I've dealt with in the past how scriptural the sacrament of the Eucharist is (you can find those blog entries linked below), but I want to demonstrate to you how I addressed that assertion that was given to me (above). Here's what I said: 

Are you aware that the word "Eucharist" is indeed found in scripture? Take the Gospel of Luke, for example, which was written first in Greek (St. Luke was a Greek physician and therefore wrote his account of the Gospel in Greek). St. Luke writes about the Last Supper this way (Luke 22:19): 

"και λαβων αρτον ευχαριστησας εκλασεν και εδωκεν αυτοις λεγων τουτο εστιν το σωμα μου το υπερ υμων διδομενον τουτο ποιειτε εις την εμην αναμνησιν" (Source:

Which in English reads: "And he took bread, and when he had given thanks he broke it and gave it to them, saying, 'This is my body which is given for you. Do this in remembrance of me.'" 

The Greek word "ευχαριστησας" is "eukaristos" (or "eucharistēsas") which means "to give thanks", and as you can see very clearly "Eucharist" is not a made-up word and is found in the Bible. This is where the Church that Jesus Christ himself founded, the Catholic Church, derived the name it gave to its most profound and intimate sacrament: the Eucharist.

More on the Eucharist:

Tuesday, July 10, 2012

Is it a Mortal Sin to miss Mass?

I received a question on my Facebook page a little while ago, and while I answered it there I thought it would be good for the rest of you to know the answer to it too.

The question was: "Is it a Mortal sin to miss Mass?"

Speaking personally for a moment, I always knew growing up that I had to go to Mass every Sunday. At first it was out of obligation because Mum always made myself and my brothers go as despite our stubbornness (Mum had a way of winning), but as I got older I had to stop myself from thinking that I was going to Mass because I "had to". Of course I "have to" go to Mass, but I wanted to make sure that at that stage of my life, I was going because I genuinely wanted to, and I made sure of that first. If I ever felt that I was going to Mass because I "had to", I prayed and recalled why the Mass is there in the first place: to make Christ the very centre of my life and to go out into the world after the Mass and bring Christ to others.

Before I give the answer to whether it is a Mortal Sin to miss Mass, one or two very things must be noted:

- deliberately missing Mass is not the same as unintentionally missing Mass;
- there are some very good reasons why a person may intentionally Mass and this would not be the same as refusing to fulfil your Sunday obligation

I'll explain those in a bit more detail in a little bit (you'll see what I mean when you read the reference from the Catechism of the Catholic Church), but now what the official Church teaching is on missing Mass intentionally (bolded for emphasis):

"The Sunday Eucharist is the foundation and confirmation of all Christian practice. For this reason the faithful are obliged to participate in the Eucharist on days of obligation, unless excused for a serious reason (for example, illness, the care of infants) or dispensed by their own pastor. Those who deliberately fail in this obligation commit a grave sin." - Catechism of the Catholic Church, par. 2181

In short: yes, it is a Mortal Sin ("grave sin") to miss Mass deliberately.

What is meant, though, by "deliberately"? In this context, "deliberately" is understood to mean a conscious decision to not attend Mass not due to circumstances that would otherwise prevent or make it difficult for a person to make it to Mass. For example:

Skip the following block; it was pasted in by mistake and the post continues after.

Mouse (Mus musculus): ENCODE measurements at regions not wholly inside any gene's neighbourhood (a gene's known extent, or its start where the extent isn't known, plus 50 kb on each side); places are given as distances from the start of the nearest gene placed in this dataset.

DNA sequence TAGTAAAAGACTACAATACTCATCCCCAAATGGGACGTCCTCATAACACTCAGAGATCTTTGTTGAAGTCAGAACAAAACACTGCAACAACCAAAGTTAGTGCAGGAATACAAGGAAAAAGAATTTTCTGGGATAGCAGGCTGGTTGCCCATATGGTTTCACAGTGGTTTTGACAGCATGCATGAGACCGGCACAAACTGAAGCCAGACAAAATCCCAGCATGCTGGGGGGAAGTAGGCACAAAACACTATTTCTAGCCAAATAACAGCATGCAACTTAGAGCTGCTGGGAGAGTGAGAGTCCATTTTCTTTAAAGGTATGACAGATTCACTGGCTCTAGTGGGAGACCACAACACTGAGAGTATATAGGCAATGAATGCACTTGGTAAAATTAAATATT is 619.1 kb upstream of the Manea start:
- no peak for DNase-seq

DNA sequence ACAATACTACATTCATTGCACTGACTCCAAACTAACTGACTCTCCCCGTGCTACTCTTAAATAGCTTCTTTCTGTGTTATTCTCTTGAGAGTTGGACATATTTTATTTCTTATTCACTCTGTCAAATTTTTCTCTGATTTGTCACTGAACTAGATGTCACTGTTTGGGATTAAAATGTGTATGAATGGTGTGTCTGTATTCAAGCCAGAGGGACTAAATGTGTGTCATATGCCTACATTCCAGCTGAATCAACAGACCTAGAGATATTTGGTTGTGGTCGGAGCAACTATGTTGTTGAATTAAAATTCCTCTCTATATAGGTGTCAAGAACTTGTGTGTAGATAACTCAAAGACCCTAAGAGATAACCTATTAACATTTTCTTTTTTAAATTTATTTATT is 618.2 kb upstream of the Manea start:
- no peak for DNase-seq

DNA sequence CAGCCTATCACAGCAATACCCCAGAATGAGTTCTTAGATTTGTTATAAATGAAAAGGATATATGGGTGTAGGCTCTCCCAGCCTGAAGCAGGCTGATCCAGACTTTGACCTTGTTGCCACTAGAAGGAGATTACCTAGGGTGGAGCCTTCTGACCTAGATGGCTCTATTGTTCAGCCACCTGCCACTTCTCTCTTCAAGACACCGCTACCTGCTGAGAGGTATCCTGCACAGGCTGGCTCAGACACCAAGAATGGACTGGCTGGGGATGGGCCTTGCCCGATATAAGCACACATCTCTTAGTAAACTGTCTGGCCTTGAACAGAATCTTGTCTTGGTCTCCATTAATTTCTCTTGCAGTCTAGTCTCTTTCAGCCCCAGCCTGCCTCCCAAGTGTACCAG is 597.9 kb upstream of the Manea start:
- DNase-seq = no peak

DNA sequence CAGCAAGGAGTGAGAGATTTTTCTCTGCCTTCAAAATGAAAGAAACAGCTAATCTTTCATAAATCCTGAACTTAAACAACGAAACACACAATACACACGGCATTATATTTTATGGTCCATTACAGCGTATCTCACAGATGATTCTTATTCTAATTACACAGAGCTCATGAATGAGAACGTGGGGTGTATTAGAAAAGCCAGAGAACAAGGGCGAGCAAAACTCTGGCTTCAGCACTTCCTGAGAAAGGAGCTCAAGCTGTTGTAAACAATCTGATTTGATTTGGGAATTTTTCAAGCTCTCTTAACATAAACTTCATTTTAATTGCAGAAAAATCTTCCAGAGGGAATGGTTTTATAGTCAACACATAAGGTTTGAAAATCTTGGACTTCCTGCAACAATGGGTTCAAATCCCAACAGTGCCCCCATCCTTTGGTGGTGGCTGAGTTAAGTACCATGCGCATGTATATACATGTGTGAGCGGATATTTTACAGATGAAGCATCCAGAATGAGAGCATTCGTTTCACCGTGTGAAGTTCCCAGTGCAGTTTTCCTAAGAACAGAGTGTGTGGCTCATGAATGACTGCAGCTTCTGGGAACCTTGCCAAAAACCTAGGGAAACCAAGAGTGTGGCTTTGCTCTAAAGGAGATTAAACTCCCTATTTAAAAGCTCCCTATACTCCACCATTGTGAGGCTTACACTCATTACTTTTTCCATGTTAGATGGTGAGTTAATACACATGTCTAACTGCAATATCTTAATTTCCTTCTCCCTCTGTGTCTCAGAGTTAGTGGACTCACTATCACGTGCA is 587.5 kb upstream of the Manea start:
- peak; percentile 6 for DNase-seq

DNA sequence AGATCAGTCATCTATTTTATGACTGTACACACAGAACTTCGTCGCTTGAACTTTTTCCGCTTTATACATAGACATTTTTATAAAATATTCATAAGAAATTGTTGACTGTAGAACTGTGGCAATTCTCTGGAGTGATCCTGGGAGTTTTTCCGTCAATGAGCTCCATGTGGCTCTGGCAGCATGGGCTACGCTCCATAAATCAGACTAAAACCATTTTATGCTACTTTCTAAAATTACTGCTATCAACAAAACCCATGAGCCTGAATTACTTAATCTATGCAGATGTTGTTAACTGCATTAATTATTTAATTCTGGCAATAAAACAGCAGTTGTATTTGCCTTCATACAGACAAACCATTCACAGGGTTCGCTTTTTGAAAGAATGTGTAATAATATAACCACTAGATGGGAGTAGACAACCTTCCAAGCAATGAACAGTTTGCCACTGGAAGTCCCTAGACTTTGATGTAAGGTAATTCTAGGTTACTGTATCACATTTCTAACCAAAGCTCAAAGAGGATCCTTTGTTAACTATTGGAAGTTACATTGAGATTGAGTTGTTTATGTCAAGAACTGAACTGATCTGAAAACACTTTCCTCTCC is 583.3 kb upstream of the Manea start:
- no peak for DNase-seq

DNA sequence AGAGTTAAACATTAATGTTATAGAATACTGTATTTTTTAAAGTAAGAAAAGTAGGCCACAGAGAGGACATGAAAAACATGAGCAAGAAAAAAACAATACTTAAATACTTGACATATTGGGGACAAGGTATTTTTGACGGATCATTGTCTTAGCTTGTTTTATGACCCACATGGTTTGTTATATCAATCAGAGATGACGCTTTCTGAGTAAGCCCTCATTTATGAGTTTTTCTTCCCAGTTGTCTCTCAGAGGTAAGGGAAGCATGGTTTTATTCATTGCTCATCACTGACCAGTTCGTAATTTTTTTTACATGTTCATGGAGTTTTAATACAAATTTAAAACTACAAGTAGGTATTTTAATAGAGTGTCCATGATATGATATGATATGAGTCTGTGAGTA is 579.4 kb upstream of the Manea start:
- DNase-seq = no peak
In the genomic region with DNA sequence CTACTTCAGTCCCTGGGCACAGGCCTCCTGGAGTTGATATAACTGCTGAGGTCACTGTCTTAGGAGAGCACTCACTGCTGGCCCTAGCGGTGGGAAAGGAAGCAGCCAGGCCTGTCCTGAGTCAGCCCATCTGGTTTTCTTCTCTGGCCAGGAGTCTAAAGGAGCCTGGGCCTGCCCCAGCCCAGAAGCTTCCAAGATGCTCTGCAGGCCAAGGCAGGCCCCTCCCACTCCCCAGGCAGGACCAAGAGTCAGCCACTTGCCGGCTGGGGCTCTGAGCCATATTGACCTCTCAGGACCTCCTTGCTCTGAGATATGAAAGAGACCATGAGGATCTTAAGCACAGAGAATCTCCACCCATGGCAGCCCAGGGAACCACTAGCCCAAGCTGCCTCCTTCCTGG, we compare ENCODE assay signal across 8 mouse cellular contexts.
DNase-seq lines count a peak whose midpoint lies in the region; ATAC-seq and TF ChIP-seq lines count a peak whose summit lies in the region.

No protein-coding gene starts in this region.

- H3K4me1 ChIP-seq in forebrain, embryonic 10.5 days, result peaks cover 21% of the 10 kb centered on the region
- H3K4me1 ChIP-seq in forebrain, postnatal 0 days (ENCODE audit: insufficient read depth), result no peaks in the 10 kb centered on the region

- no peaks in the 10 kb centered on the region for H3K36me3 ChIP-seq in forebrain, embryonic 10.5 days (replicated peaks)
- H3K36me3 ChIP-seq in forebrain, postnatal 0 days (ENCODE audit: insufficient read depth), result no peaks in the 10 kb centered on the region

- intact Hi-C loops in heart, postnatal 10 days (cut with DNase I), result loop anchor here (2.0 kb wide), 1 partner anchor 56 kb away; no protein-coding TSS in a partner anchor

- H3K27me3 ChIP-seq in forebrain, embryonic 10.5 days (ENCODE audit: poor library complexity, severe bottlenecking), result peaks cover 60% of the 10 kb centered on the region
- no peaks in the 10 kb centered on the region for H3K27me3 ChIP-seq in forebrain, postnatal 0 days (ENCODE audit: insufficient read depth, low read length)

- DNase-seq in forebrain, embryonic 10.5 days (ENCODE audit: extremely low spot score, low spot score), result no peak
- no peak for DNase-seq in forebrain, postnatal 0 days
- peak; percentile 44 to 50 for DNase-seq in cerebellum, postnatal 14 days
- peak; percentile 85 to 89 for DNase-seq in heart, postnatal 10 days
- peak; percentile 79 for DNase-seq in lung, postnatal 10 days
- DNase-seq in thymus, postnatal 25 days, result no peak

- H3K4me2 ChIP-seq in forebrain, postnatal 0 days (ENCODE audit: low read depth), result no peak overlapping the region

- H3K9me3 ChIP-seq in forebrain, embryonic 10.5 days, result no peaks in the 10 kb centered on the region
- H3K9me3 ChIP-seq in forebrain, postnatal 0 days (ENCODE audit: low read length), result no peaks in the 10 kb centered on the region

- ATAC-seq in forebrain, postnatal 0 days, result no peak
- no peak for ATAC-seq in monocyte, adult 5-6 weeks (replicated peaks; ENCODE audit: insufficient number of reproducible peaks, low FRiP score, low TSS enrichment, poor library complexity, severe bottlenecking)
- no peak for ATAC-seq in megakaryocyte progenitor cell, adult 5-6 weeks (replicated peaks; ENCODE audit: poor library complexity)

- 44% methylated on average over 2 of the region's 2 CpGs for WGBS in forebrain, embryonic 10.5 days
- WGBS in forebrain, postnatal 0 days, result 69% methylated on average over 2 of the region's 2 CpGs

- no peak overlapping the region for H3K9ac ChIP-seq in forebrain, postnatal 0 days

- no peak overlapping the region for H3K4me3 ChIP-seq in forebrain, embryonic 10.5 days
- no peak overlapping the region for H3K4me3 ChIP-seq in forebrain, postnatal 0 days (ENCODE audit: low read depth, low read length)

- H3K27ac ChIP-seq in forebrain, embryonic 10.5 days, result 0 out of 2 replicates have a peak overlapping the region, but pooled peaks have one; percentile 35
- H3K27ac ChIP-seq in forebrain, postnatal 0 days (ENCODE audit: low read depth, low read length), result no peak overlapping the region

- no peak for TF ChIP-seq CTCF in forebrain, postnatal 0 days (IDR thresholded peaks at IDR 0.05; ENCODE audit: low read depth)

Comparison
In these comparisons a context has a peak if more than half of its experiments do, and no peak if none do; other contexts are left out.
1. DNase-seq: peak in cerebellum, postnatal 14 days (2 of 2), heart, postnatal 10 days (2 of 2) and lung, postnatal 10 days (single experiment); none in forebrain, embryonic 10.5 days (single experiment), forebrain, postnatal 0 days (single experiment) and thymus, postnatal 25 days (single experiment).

- Making a conscious decision not to go to Mass due to being ill, incapacitated, caring an infant or an invalid would not be considered deliberately failing to meet the Sunday obligation due to being constrained by circumstances (if of course the individuals intentions would be to otherwise attend Mass) and therefore not a Mortal Sin;
- Making a conscious decision not to go to Mass out of disobedience or refusal to uphold the Sunday obligation and tenet of the Church would constitute Mortal Sin, i.e. the individual says in some manner of form, "I don't want to go!"

I remember being on holidays in England as a teenager with my mother and brothers, and we had arrived in England on a Saturday afternoon. As a young devout Catholic with a devout Catholic mother, I was fully expecting my mother to take us along to Mass on the Sunday morning. Now I figured that Mass was on in the morning and that Mum was going to take us regardless. That morning, however, Mum wasn't feeling up to it and I was the only one wanting to go to Mass. As an 18 year old I could have gone alone, but being a foreigner making his own way to a place I didn't really know how to get to, I didn't feel safe or comfortable with the idea. I opted to stay home and prayed that God would forgive me for this. Though by definition I was not committing a grave sin, I confessed this to my priest as early as I could on our return home.

The experience made me think of the the capital vice ("deadly sin(s)") of sloth. The sense of laziness in itself is not sinful but is an inclination to act sinfully. In the instance of going to Mass, I'm sure we've all felt like we don't want to go to Mass and that the thought of giving yourself one more hour of leisure or rest, but there's an old adage that comes to mind: "Evil triumphs when the good men of the world do nothing" and how true does this ring for us as Christians? Consider the good we miss out on in ignoring the Eucharist, the source and summit of Christian life (CCC, par. 1324). If every Catholic truly knew and understood the Eucharist, why the heck would you want to miss out on it? Furthermore, if every Christian knew and understood the Eucharist, they'd be flocking in the thousands to get in on some of that... Catholic stuff (*wink*).